When I get on the phone to the fast-rising star, he’s back where it all started. “I’m actually in my home in Chapel Hill, North Carolina, sitting in my childhood bed right now,” he says. Earlier this year, Robinson told Rolling Stone that Language was inspired by his time as “a 14-year-old kid trapped in my North Carolina bedroom” watching YouTube footage of European dance festivals. Now his head is in a different place. “I’m writing some really weird shit,” he tells me. “I think I’m going to make it part of an album. A lot of the songs I’m writing I don’t think stand alone as singles. Not because they’re lacking in quality, but they’re better understood as part of a story and a larger body of work. No one wants to explain their own sound; everyone hopes the music will speak for itself. But I am doing some different stuff. I’ve lost no love for electro and dance music, but these days most of what I’m listening to is…not that. I wish I could show you what I’m doing, but you’ll hear it some day.”
It has been a steep learning curve from his bedroom to stages on the scale of Electric Daisy Carnival. I ask Robinson what’s changed since he handed this mix over to us in October 2011. “I think first my priority with DJing was to deliver the highest-energy set with the most tracks possible,” he says. “I thought it made the endeavour of DJing a little more fun and interesting. I wanted to be an active participant, always doing something. I still think all those principles are valuable, and that manifests itself in my quick mixing.”
“I have no issues presenting a high-energy thing,” he continues. “But now I also like to make references for more knowledgeable crowds and credible people, adding challenging tracks like the occasional Aphex Twin sample or breakdown or some weird techno. The people who recognise that immediately will call it on Twitter: ‘Oh my god, I can’t believe Porter played this!’ It adds an interesting challenge to play unusual stuff and try to incorporate it in a way that’s acceptable and exciting to people.”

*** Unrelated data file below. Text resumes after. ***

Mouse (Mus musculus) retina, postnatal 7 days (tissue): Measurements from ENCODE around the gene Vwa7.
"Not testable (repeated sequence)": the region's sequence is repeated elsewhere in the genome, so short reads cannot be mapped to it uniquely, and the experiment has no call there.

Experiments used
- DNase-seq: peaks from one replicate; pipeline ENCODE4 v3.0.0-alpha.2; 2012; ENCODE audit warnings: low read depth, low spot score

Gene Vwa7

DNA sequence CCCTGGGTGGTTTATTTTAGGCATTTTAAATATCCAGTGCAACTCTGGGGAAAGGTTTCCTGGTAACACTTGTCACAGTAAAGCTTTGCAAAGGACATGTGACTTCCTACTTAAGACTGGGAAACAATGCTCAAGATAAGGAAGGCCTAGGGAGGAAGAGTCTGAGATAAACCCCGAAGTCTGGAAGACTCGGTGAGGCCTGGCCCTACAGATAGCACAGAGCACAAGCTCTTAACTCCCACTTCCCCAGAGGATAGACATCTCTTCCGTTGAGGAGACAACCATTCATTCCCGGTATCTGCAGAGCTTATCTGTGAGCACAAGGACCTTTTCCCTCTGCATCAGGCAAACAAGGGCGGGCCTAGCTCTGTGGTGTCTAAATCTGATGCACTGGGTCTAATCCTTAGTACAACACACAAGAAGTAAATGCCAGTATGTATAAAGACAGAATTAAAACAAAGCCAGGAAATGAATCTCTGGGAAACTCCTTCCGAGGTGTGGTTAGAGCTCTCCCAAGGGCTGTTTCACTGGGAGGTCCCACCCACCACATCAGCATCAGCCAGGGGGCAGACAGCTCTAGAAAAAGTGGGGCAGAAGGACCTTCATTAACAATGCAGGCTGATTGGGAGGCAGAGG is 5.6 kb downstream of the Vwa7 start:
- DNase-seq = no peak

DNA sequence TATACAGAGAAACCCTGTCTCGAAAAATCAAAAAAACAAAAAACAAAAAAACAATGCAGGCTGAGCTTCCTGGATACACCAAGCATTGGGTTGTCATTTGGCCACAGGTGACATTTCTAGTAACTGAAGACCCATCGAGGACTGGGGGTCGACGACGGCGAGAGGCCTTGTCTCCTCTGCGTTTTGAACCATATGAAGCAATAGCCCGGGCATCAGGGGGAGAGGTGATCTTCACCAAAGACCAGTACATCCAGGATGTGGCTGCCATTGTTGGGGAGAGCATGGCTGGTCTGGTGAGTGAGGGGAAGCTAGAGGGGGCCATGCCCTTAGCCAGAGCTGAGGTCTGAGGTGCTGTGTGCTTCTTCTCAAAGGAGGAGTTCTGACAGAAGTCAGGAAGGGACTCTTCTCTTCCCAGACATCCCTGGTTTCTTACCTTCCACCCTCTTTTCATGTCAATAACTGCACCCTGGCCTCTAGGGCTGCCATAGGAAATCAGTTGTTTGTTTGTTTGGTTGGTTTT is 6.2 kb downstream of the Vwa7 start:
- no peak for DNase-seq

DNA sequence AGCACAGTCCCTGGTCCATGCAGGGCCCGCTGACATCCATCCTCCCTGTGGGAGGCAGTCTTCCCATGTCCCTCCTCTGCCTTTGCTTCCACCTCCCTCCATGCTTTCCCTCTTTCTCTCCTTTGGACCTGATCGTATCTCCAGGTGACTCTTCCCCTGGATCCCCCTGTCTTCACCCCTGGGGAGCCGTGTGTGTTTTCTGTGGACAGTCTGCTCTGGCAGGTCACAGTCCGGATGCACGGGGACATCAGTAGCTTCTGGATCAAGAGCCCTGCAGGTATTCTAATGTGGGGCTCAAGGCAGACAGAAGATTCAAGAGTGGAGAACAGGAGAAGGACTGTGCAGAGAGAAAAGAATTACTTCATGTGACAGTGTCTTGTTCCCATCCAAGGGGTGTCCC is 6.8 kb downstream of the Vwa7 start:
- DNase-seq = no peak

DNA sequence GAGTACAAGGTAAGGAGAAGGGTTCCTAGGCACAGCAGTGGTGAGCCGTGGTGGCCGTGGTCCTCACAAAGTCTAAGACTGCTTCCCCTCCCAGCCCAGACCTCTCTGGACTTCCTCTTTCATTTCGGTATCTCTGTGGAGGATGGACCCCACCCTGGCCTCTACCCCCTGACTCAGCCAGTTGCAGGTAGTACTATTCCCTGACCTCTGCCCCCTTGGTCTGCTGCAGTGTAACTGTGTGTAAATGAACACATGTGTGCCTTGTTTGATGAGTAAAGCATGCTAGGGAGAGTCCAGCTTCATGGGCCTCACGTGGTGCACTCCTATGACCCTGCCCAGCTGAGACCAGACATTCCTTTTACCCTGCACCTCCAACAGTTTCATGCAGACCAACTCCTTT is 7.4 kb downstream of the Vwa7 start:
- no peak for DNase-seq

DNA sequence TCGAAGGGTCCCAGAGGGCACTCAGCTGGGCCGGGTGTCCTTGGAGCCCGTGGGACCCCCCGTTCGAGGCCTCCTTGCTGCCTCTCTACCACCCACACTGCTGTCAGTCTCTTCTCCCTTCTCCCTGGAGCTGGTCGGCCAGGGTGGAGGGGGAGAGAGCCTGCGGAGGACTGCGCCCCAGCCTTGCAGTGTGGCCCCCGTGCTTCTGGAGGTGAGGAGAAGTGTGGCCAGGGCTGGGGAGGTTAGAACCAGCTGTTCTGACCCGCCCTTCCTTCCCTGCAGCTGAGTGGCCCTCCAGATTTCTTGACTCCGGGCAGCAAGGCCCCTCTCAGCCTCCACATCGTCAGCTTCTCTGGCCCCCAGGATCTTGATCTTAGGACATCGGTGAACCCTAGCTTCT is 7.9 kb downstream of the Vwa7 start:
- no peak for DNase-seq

Cynics might pin Porter Robinson as a poster boy for the brash-is-best school of U.S. dance music, right next to post-hardcore escapee Skrillex. In truth, he’s not so easily categorised. At this year’s gargantuan Tomorrowland festival in Belgium, he slotted into Paul van Dyk’s Evolution arena between Ferry Corsten and Marco V. Dance artists are forever wriggling from the genre tags they’ve been saddled with. For this kid born in 1992, the lines have been blurred from the beginning. “I normally like to play a lot of trance records and combine them with electro tracks; I like the ethereal beauty of trance music,” he says of the Tomorrowland booking. “But when I played that stage, I decided again that if everyone had been hearing trance all day, I was going to do something different. Being remembered is a priority. I would’ve liked to have played more trance-y stuff, but instead I went into electro and techno territory.”